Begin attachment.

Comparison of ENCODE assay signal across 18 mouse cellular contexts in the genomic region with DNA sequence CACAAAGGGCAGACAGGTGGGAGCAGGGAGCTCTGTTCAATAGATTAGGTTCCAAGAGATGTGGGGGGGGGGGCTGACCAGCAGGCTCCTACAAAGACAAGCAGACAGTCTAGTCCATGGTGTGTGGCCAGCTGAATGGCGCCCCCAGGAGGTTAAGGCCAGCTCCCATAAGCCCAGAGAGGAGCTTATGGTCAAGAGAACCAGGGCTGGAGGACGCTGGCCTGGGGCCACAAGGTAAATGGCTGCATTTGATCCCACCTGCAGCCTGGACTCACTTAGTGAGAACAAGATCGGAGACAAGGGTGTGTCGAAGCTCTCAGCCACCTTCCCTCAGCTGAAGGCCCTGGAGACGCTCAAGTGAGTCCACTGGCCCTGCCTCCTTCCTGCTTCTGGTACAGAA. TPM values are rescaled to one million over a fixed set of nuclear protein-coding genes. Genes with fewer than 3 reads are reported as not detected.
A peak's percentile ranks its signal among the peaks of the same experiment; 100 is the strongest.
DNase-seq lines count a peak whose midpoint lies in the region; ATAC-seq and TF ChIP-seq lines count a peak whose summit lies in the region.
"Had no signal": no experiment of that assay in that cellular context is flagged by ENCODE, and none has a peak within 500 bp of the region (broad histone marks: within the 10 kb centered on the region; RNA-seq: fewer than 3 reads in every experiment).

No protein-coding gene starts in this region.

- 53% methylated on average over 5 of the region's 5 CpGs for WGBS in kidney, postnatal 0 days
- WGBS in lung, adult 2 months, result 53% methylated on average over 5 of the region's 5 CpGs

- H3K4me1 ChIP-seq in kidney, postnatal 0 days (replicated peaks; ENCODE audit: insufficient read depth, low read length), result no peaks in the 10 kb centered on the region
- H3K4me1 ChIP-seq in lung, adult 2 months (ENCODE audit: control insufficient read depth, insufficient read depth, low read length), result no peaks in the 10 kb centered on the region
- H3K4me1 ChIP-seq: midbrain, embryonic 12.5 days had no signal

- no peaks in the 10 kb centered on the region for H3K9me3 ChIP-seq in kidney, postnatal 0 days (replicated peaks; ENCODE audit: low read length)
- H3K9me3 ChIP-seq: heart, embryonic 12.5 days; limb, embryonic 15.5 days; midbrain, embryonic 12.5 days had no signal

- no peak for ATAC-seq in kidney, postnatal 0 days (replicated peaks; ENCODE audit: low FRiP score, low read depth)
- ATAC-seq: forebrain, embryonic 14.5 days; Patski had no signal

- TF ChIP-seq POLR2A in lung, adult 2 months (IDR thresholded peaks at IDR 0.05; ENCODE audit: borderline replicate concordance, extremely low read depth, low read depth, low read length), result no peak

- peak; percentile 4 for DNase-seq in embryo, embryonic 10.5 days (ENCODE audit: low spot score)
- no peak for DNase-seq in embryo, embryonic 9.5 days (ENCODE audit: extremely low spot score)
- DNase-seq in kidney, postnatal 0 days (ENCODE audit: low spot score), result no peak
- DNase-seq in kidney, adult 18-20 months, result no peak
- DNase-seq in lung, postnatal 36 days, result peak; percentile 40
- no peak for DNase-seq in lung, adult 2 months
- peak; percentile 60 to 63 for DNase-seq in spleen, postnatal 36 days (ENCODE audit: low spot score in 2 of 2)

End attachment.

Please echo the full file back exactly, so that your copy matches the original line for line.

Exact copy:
Comparison of ENCODE assay signal across 18 mouse cellular contexts in the genomic region with DNA sequence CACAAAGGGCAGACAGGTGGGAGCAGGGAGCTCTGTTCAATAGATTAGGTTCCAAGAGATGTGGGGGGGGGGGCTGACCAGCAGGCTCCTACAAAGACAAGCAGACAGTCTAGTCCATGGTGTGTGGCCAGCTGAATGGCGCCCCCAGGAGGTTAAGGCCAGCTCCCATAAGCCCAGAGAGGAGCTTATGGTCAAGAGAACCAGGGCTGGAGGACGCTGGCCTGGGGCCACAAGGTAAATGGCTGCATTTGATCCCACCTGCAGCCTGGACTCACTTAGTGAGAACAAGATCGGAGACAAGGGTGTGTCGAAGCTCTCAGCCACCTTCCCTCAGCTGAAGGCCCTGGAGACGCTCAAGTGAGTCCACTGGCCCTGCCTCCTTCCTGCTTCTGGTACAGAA. TPM values are rescaled to one million over a fixed set of nuclear protein-coding genes. Genes with fewer than 3 reads are reported as not detected.
A peak's percentile ranks its signal among the peaks of the same experiment; 100 is the strongest.
DNase-seq lines count a peak whose midpoint lies in the region; ATAC-seq and TF ChIP-seq lines count a peak whose summit lies in the region.
"Had no signal": no experiment of that assay in that cellular context is flagged by ENCODE, and none has a peak within 500 bp of the region (broad histone marks: within the 10 kb centered on the region; RNA-seq: fewer than 3 reads in every experiment).

No protein-coding gene starts in this region.

- 53% methylated on average over 5 of the region's 5 CpGs for WGBS in kidney, postnatal 0 days
- WGBS in lung, adult 2 months, result 53% methylated on average over 5 of the region's 5 CpGs

- H3K4me1 ChIP-seq in kidney, postnatal 0 days (replicated peaks; ENCODE audit: insufficient read depth, low read length), result no peaks in the 10 kb centered on the region
- H3K4me1 ChIP-seq in lung, adult 2 months (ENCODE audit: control insufficient read depth, insufficient read depth, low read length), result no peaks in the 10 kb centered on the region
- H3K4me1 ChIP-seq: midbrain, embryonic 12.5 days had no signal

- no peaks in the 10 kb centered on the region for H3K9me3 ChIP-seq in kidney, postnatal 0 days (replicated peaks; ENCODE audit: low read length)
- H3K9me3 ChIP-seq: heart, embryonic 12.5 days; limb, embryonic 15.5 days; midbrain, embryonic 12.5 days had no signal

- no peak for ATAC-seq in kidney, postnatal 0 days (replicated peaks; ENCODE audit: low FRiP score, low read depth)
- ATAC-seq: forebrain, embryonic 14.5 days; Patski had no signal

- TF ChIP-seq POLR2A in lung, adult 2 months (IDR thresholded peaks at IDR 0.05; ENCODE audit: borderline replicate concordance, extremely low read depth, low read depth, low read length), result no peak

- peak; percentile 4 for DNase-seq in embryo, embryonic 10.5 days (ENCODE audit: low spot score)
- no peak for DNase-seq in embryo, embryonic 9.5 days (ENCODE audit: extremely low spot score)
- DNase-seq in kidney, postnatal 0 days (ENCODE audit: low spot score), result no peak
- DNase-seq in kidney, adult 18-20 months, result no peak
- DNase-seq in lung, postnatal 36 days, result peak; percentile 40
- no peak for DNase-seq in lung, adult 2 months
- peak; percentile 60 to 63 for DNase-seq in spleen, postnatal 36 days (ENCODE audit: low spot score in 2 of 2)